But instead, he got me. Where my father’s body was compact and athletic, my body looked like it was built for reading X-Men comic books. And unlike my father’s natural ability to connect with anyone, this queer, bookish, liberal arts major certainly never held onto any amount of social swagger. Growing up, I shared little in common with Dad. Where his world consisted of numbers and designs, mine filled with books and poetry. Where he was social and outgoing, I was painfully shy and withdrawn. Where he appreciated beautiful women, his son ended up gay.
Despite all of these hurdles to overcome, maybe it’s a testament to my father that he still tried. He never gave up on me, and he found ways that we soon could bond. He taught me how to swing a golf club, and even though I never demonstrated any athletic prowess, we watched countless hours of sports together. Some, like my Denver Broncos, I grew to enjoy as passionately as he did.
True story about my father #2: Shortly after the reception to our wedding began to wind down, the guests all gathered in our honeymoon suite to continue with the beverages and merriment. There sat my father “holding court” again at the front of the table, regaling my Boulder lesbians about how even though the election had already been called for Kennedy how he went out and voted for Nixon anyway because he’d be goddamned if he ever voted for a Democrat. It would have been awkward talking politics anywhere else, but not for my old man. He’s always stood for what he believed in.
Every spring, because of my father’s influence, I watch The Masters golf tournament. And when they play clips of Jack Nicklaus’ final major victory from 1986 as they do every year, I remember watching it live with my dad who jumped out of his La-Z-Boy recliner when Nicklaus holed his putt at the par 3 17th to take command of the tournament at age 46. It was a moment of greatness in the game of golf, but more importantly a moment of greatness for fathers and sons watching together everywhere as my dad and I were. You see, Nicklaus has eschewed a professional caddie that day. Instead his son, Jackie, carried his father’s clubs and walked side-by-side with his dad on that day of his greatest win ever.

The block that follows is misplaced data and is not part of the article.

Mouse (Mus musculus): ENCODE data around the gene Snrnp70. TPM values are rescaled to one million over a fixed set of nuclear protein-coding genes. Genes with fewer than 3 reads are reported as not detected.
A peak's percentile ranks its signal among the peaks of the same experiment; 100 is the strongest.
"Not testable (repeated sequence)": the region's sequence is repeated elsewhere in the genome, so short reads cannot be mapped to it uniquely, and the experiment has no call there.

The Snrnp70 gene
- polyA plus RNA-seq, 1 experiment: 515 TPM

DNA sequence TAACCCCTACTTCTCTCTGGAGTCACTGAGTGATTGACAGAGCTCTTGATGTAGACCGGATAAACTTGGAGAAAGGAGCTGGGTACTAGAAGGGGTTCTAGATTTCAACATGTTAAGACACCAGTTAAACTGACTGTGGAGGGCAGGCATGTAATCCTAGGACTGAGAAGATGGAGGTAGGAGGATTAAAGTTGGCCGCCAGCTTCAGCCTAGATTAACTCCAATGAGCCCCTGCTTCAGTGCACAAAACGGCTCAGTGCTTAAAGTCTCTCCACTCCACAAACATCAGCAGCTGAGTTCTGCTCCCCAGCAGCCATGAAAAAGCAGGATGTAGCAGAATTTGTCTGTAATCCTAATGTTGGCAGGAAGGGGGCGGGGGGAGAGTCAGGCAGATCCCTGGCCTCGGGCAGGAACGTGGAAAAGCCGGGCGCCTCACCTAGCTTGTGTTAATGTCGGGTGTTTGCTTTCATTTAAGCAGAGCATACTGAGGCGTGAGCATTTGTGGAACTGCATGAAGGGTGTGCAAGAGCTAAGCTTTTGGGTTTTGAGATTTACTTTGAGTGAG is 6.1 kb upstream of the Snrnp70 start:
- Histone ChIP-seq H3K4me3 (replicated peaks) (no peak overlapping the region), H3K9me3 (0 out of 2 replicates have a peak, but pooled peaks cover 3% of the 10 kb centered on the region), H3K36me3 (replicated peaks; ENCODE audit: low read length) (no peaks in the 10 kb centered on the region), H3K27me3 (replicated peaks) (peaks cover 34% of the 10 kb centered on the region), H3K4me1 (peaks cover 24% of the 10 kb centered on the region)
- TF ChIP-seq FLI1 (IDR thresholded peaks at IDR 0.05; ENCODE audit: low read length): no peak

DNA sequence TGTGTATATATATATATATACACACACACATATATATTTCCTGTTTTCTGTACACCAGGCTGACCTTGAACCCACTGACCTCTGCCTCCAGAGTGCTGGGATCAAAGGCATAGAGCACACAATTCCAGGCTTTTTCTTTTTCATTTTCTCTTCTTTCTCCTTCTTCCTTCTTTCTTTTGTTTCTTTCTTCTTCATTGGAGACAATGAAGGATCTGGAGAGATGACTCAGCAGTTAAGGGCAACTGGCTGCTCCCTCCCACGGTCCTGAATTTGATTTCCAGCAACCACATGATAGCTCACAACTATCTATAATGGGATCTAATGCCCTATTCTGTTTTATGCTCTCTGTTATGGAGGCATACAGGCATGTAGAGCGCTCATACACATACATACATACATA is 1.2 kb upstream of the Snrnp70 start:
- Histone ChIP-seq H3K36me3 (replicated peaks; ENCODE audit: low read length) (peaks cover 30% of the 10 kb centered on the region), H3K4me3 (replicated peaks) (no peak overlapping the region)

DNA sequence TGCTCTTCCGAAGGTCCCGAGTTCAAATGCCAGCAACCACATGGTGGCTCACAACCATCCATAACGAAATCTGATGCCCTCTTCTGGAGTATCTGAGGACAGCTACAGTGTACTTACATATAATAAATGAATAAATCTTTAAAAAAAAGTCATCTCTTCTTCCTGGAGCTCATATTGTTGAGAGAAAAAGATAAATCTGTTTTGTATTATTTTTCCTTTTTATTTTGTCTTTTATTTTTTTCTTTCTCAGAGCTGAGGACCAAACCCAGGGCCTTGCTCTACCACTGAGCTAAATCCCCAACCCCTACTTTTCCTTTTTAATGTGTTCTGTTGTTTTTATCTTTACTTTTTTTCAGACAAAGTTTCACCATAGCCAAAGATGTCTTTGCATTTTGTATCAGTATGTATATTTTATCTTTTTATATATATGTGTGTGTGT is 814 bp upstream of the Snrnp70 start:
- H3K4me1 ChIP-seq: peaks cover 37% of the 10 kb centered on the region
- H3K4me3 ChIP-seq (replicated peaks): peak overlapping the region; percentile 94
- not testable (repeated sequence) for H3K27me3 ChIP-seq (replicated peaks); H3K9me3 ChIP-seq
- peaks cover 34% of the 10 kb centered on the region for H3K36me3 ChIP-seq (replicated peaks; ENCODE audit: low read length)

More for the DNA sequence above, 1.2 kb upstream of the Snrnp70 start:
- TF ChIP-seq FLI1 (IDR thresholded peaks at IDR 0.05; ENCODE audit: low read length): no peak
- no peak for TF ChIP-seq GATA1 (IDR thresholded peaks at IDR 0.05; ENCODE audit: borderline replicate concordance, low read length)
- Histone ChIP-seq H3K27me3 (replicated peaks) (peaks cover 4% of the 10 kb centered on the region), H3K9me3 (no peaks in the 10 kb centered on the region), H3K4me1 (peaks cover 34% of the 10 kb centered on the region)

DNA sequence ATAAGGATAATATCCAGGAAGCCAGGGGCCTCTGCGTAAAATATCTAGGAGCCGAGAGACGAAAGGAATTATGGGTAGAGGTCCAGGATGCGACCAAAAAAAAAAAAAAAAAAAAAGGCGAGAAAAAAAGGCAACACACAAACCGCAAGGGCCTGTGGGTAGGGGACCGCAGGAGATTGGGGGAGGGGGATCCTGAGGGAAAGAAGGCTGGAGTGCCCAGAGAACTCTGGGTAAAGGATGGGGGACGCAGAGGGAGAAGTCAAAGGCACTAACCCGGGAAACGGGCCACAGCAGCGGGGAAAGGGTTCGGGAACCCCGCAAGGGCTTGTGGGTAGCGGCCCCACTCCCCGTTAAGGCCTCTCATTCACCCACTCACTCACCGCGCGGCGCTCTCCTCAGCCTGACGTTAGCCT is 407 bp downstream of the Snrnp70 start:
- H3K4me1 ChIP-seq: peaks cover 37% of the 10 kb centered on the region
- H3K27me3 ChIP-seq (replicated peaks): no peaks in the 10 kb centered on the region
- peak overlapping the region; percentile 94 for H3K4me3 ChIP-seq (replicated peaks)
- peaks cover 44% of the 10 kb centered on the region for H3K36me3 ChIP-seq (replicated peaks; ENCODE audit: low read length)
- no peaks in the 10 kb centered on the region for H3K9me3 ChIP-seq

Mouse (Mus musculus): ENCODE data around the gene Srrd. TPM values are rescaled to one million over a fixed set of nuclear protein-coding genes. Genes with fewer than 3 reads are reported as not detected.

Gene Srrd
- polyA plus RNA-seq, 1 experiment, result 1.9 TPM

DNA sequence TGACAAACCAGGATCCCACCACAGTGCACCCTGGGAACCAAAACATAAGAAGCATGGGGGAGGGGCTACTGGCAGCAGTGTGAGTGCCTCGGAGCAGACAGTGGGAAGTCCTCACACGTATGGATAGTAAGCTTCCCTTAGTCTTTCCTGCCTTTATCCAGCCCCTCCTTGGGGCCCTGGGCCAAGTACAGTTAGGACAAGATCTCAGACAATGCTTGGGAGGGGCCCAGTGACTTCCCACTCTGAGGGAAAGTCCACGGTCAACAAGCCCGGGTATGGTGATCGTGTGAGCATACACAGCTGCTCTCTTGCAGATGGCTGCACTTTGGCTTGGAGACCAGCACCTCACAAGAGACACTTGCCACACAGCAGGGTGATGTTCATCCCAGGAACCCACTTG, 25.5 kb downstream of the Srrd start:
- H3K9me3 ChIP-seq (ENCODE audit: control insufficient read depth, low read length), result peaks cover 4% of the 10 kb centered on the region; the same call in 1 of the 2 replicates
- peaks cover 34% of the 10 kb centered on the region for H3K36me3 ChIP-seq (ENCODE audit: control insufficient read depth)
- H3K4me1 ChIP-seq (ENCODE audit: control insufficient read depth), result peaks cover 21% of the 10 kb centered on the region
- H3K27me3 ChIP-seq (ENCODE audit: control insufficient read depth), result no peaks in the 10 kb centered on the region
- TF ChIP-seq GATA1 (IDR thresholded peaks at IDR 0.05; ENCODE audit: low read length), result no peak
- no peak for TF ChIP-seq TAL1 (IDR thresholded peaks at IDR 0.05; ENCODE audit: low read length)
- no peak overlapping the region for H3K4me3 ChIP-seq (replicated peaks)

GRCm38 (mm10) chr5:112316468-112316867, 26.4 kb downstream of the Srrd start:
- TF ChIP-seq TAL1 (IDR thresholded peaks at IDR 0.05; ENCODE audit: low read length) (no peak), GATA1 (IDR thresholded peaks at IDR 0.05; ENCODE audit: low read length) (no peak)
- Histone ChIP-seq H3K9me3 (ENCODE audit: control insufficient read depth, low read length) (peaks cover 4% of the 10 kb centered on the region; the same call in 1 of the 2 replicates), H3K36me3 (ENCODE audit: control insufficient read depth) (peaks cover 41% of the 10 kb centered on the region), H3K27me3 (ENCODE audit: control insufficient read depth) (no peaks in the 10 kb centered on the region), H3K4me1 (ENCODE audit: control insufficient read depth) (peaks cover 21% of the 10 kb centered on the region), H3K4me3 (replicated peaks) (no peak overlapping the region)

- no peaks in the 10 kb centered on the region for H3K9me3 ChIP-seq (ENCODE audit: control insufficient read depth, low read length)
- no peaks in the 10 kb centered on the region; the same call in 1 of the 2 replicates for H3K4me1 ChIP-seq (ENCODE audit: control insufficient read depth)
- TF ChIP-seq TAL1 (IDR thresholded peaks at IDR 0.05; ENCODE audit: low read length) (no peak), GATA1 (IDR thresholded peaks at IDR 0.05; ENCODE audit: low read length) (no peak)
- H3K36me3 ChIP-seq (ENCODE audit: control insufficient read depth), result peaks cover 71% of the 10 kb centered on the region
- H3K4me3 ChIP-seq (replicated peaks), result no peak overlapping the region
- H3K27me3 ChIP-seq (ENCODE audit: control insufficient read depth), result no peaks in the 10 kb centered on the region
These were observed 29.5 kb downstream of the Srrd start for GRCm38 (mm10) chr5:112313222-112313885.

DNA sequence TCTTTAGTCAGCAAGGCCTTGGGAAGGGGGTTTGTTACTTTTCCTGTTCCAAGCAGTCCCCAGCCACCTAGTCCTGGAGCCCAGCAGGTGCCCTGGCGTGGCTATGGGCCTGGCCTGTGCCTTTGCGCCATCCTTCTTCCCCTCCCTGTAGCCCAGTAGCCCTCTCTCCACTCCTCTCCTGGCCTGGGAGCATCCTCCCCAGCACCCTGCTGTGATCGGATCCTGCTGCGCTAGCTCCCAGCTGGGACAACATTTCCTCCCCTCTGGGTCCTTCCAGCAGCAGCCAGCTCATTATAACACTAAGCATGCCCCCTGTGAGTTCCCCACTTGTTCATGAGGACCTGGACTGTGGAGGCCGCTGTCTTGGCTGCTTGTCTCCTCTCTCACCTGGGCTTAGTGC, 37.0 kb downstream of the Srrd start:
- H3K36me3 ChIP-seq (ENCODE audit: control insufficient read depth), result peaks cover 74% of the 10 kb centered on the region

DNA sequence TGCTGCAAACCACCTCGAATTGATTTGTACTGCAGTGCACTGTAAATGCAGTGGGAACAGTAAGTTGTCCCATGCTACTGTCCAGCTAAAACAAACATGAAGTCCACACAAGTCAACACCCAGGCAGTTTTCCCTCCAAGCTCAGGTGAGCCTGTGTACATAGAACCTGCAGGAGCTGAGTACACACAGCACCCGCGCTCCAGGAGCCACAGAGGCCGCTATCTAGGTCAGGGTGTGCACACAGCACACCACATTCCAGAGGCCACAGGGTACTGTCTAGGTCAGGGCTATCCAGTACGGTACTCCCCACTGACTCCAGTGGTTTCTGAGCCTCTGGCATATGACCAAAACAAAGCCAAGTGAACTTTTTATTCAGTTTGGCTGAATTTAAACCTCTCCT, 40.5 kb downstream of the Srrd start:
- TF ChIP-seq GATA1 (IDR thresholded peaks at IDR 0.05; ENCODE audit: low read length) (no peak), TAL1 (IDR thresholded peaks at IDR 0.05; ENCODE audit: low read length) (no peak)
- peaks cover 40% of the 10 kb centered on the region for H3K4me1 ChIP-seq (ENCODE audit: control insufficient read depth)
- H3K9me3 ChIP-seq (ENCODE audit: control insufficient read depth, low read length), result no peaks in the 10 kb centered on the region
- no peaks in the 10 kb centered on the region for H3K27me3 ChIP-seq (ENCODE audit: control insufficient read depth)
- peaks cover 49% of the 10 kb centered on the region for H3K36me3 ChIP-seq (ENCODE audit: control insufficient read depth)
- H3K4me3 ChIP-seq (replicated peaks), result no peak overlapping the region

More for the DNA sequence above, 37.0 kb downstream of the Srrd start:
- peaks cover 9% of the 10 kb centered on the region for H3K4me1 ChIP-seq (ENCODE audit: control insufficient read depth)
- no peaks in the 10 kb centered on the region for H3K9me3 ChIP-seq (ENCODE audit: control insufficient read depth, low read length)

Looking back, my father has instilled a number of qualities in me that I couldn’t shake even if I wanted to. He taught me how to work hard. He taught me how to enjoy sports, even though my aptitude for playing them never really existed. He taught me the importance of family and friends. He taught me that if you’re not ten minutes early, you’re fifteen minutes late. He taught me to eat dinner at 5:00, feel free to be stubborn when you’re convinced that you’re right, and to keep cool under pressure.
True story about my father #3: My father voted for Obama in the last election. The Republican party, for whom my father so steadfastly supported all of his life, lost him with their arcane social policies, their backwards thinking on health care, and their lack of sane candidates.
Now all of the lessons passed my father to me are inherently priceless. They formed me. They continue to shape who I am as I’ve advanced throughout adulthood. And five years ago, they became the foundation of something far more important.
You see, that’s when my husband and I became fathers with the adoption of our infant son, and when I was given the task of trying to be a dad to a little boy of my own.
And it has occurred to me on a near daily basis that I have a pretty huge legacy to live up to when it comes to being a dad.